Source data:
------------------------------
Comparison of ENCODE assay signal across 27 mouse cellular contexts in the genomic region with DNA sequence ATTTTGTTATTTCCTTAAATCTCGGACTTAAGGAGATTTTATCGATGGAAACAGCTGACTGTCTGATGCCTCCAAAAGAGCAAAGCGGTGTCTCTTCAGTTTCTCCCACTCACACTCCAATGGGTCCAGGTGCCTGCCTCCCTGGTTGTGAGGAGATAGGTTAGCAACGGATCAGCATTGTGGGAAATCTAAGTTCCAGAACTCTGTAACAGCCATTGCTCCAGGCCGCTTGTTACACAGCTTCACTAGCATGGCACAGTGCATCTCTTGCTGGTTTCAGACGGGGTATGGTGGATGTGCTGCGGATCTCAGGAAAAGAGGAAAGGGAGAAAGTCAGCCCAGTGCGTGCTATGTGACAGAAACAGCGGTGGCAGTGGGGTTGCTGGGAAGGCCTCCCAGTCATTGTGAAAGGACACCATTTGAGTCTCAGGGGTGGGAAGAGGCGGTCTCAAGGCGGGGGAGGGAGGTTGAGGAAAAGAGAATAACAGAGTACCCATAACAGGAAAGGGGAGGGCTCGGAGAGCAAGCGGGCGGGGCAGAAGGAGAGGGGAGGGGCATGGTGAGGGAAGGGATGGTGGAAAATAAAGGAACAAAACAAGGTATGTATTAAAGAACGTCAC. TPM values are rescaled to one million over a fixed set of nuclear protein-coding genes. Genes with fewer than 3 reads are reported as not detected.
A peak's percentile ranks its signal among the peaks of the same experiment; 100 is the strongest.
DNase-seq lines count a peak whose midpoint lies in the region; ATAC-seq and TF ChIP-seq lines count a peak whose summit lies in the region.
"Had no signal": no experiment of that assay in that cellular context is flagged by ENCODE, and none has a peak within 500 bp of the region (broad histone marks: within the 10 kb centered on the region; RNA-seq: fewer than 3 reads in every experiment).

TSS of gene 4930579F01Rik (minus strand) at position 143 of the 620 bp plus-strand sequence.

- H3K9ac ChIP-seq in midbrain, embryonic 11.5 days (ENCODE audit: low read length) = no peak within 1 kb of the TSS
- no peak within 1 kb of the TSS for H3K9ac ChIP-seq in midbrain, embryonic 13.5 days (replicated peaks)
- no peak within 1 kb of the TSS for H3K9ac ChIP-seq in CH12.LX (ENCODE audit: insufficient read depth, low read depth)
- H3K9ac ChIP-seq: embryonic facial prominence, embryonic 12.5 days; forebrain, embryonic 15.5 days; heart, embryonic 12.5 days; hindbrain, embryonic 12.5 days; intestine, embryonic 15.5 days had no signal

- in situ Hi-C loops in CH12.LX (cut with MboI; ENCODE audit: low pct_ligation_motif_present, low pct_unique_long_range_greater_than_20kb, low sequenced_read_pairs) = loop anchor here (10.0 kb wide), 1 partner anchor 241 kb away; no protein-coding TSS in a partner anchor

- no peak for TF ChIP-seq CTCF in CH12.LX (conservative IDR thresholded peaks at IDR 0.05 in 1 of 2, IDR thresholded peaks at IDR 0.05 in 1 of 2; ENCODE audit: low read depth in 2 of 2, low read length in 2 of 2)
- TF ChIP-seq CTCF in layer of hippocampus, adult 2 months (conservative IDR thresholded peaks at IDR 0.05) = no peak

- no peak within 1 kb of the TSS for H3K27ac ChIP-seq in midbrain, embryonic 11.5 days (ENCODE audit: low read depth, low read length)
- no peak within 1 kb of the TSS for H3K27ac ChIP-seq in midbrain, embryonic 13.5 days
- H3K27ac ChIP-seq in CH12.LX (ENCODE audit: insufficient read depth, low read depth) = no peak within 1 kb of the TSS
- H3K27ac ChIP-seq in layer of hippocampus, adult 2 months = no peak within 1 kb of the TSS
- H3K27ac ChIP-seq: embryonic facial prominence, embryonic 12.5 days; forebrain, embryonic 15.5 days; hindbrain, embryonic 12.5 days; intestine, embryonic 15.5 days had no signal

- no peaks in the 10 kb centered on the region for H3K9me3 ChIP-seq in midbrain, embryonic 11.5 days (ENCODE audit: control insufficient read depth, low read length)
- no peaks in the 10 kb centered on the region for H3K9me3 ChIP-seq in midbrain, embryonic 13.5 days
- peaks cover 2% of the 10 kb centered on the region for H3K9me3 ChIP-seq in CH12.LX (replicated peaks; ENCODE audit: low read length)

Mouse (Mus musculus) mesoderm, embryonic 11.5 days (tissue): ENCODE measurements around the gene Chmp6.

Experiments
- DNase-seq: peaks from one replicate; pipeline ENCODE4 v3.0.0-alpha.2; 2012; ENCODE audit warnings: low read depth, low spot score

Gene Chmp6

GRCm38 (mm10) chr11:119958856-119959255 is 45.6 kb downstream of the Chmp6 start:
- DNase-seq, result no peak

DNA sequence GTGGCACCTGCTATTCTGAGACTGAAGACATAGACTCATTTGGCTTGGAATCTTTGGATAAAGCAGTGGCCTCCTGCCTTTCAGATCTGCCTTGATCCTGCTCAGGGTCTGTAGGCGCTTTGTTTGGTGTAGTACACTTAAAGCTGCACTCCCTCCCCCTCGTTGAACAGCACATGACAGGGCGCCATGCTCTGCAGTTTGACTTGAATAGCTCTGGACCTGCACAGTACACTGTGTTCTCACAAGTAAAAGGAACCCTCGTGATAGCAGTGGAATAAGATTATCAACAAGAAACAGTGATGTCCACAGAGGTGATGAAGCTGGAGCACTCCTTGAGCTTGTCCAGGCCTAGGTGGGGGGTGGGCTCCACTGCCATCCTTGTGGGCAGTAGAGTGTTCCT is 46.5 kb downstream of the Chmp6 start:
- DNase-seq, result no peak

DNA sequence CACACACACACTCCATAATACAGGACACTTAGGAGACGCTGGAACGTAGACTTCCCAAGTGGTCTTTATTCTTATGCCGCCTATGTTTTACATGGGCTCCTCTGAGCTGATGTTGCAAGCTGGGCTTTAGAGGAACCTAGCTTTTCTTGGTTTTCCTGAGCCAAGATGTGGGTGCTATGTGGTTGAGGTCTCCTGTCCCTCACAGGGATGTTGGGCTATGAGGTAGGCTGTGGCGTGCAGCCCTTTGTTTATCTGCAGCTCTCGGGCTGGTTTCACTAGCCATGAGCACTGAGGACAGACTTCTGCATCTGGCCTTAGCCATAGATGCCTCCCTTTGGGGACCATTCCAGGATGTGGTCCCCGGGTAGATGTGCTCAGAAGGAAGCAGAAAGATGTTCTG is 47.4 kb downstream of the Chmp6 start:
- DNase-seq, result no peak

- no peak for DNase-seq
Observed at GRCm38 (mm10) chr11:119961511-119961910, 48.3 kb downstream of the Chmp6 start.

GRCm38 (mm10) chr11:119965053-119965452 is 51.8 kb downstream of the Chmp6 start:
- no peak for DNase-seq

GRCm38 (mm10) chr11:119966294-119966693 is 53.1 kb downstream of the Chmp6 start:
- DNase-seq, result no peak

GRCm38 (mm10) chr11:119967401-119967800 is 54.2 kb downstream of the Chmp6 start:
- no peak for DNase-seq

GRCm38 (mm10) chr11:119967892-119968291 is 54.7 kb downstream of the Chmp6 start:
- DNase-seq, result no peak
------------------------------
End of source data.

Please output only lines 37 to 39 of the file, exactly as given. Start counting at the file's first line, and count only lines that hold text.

GRCm38 (mm10) chr11:119967401-119967800 is 54.2 kb downstream of the Chmp6 start:
- no peak for DNase-seq

GRCm38 (mm10) chr11:119967892-119968291 is 54.7 kb downstream of the Chmp6 start: